The Data-Driven World: A European Perspective
Notes from the TechAmerica Europe seminar in Brussels, March 27, 2013
This may not be the most timely event write-up ever produced, but in light of all the discussions I’ve had on the same themes during the past few weeks, I thought I’d share my notes anyway.
The purpose of the event was to peel away some of the hype layers around the “big data” discussion, and — from a European perspective — take a look at the opportunities as well as challenges brought by the increasing amounts of data that is available, and the technologies that enable its exploitation. As was to be expected, an ever-present subtext was the potential of having laws and regulations put in place which — while well-intentioned — can ultimately stifle innovation and even act against consumer interests. And speaking of innovation: Another theme running through several of the discussions was the seeming lack of technology-driven innovation in Europe, in particular when considered in the context of an economic environment in dire need of every stimulus it can get.
The scene was set by John Boswell, senior VP, chief legal officer, and corporate secretary at SAS, who provided a neat summary of the technology developments (cheap storage, unprecedented access to compute power, pervasive connectivity) giving rise to countless opportunities related to the availability, sharing and exploitation of ever-increasing amounts of data. He also outlined the threats posed to companies, governments, and individuals by those who with more sinister intent when it comes to data exploitation, be it for ideological, financial, or political reasons. Clearly, those threats require mitigation, but John also made the point that “regulatory overlays” can also hinder progress, through limiting or even preventing altogether the free flow of data.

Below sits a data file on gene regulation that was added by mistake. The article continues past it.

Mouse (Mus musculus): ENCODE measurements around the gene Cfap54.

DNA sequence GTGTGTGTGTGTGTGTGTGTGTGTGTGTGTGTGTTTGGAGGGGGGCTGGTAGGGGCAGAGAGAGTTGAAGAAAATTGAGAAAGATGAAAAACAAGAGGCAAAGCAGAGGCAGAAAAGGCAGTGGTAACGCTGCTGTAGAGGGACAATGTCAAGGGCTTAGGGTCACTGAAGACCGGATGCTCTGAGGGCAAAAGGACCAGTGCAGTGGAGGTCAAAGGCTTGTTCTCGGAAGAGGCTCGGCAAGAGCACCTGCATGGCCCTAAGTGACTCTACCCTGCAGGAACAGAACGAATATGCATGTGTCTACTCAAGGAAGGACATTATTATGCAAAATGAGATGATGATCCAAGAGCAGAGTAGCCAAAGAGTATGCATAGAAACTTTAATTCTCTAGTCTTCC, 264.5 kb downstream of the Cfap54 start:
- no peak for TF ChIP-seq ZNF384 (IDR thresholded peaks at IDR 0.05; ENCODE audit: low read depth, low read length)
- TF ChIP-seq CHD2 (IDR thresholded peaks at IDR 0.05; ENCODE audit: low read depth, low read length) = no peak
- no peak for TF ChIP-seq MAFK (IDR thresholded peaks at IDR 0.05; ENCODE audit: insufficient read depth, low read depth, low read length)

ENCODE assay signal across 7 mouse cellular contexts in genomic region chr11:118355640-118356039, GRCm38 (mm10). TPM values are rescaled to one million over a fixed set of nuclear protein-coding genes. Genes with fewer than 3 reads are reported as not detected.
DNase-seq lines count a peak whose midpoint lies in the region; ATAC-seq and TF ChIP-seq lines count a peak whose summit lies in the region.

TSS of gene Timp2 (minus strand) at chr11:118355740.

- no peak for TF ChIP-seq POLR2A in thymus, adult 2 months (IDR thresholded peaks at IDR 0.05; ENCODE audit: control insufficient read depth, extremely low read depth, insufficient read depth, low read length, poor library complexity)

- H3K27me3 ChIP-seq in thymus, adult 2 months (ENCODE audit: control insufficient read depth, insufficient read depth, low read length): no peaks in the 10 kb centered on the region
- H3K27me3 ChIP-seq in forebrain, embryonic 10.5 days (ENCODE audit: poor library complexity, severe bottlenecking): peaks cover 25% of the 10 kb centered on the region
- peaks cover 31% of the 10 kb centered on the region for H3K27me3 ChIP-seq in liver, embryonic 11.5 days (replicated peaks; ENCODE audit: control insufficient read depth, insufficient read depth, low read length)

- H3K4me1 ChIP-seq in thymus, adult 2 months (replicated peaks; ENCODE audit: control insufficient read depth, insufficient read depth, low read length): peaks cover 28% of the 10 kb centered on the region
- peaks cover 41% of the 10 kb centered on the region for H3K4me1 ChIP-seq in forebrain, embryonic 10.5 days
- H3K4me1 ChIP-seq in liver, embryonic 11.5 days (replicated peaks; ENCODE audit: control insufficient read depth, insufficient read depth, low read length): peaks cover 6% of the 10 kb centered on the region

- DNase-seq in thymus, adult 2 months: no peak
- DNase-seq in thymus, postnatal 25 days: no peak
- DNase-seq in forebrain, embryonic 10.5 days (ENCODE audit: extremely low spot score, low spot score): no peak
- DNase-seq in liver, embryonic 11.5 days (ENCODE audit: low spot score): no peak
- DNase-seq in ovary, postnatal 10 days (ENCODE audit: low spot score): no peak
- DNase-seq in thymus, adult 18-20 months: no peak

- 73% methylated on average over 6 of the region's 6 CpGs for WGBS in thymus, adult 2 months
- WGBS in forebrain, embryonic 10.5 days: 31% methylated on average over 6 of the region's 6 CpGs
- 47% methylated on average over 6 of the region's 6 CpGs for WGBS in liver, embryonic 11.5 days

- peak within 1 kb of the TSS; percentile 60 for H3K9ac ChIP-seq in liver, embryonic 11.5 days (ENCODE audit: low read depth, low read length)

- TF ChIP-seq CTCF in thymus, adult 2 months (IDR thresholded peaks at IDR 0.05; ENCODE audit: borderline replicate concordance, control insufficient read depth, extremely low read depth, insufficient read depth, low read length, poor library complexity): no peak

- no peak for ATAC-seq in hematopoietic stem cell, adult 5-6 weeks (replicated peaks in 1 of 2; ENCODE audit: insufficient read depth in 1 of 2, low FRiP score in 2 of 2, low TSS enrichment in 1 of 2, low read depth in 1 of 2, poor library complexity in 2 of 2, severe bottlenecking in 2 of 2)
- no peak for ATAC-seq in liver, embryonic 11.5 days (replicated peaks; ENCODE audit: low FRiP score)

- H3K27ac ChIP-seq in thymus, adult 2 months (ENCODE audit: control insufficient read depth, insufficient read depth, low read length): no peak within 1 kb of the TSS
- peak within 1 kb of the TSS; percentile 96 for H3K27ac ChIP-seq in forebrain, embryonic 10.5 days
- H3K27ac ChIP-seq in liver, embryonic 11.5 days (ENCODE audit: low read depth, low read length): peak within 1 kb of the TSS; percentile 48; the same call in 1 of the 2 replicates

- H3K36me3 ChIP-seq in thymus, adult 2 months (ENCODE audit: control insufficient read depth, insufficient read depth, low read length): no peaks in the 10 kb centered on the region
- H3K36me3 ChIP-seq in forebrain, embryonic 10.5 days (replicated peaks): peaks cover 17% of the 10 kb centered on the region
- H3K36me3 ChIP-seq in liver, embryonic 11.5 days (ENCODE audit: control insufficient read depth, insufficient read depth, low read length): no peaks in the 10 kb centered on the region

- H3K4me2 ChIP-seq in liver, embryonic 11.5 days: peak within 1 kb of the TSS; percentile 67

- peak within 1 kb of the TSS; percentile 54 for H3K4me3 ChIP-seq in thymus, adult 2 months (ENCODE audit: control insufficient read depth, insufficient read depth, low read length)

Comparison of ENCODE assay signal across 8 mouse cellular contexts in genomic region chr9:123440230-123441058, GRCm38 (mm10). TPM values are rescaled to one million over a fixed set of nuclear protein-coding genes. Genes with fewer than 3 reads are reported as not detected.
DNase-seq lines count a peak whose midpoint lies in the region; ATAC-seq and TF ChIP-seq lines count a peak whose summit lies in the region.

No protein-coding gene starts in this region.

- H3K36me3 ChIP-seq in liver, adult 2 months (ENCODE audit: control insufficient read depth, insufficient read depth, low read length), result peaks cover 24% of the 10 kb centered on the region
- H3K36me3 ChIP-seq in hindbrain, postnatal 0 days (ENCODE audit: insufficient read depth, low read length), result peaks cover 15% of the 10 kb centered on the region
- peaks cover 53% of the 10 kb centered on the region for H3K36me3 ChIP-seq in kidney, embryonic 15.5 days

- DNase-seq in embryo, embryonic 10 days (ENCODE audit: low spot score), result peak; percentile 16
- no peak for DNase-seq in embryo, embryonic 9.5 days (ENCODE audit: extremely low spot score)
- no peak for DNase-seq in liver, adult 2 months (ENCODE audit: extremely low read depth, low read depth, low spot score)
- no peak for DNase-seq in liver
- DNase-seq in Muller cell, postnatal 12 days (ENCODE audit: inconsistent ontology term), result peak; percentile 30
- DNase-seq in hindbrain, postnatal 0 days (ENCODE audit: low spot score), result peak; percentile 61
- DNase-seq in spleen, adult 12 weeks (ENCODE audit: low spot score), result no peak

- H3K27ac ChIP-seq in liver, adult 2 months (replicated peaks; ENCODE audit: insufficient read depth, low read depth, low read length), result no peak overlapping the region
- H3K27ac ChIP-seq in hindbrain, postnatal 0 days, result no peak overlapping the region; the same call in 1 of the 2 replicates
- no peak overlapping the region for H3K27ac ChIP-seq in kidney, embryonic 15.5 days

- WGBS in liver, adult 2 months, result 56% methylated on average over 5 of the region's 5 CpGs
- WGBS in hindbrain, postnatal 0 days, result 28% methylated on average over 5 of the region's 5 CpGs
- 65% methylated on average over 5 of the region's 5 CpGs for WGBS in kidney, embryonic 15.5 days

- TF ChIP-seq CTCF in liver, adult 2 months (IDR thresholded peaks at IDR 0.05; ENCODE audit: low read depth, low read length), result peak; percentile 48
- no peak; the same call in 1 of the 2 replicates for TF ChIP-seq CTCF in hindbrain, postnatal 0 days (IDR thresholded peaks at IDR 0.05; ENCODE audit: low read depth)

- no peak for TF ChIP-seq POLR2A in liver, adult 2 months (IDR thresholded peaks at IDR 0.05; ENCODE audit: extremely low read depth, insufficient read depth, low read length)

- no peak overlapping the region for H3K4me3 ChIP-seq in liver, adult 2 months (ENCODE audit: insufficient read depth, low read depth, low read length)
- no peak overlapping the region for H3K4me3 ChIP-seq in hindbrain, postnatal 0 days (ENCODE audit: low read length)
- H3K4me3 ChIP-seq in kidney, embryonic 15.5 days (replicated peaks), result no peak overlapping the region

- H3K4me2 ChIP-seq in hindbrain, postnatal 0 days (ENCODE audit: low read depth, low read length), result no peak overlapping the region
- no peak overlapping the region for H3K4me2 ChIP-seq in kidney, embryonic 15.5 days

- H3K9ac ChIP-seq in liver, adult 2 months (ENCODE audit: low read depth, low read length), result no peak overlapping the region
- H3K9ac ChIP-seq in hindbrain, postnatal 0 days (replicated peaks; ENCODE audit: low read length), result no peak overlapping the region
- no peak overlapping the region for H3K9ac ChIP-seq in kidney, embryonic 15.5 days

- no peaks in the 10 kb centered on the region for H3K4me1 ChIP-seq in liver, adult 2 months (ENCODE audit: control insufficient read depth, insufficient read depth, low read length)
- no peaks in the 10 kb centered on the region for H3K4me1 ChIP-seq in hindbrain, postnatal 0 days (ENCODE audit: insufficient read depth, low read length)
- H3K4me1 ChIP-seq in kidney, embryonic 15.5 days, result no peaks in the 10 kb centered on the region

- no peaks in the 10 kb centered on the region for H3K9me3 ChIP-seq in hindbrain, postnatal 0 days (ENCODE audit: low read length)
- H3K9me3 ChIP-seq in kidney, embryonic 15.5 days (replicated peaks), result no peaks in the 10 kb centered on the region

The point about the tremendous value of data was vividly underlined by the speakers who followed. Katherine Butler (general counsel, Software Center of Excellence, Global Research Center, General Electric) reminded everybody of the tremendous potential inherent in industrial data. Real-time analytics of the vast streams of data coming from machines — be they wind turbines, jet engines or other machines — has the potential to be a differentiator for growth. The combination of great hardware, great software, and analytics can bring opportunity as well as disruption, but also requires a “re-imagining of outcomes”, a fresh look at ways of competing. She also pointed to the potential threat posed by legislation which treats personal and industrial data the same, as this would stall much of the innovation already underway and put a block on future initiatives that could be of great economic value.
Inputs from Simon Hampton (director for public policy Europe, Google) and Chiara Garattini (senior health researcher, health and life sciences innovation team UK, Intel) provided further examples of the opportunities inherent in capturing and analyzing ever more data from disparate sources. Both also stressed the tensions in inherent in capturing and analyzing personal data — while the results could be for the collective as well as individual good, there are many legitimate privacy concerns and ethical considerations.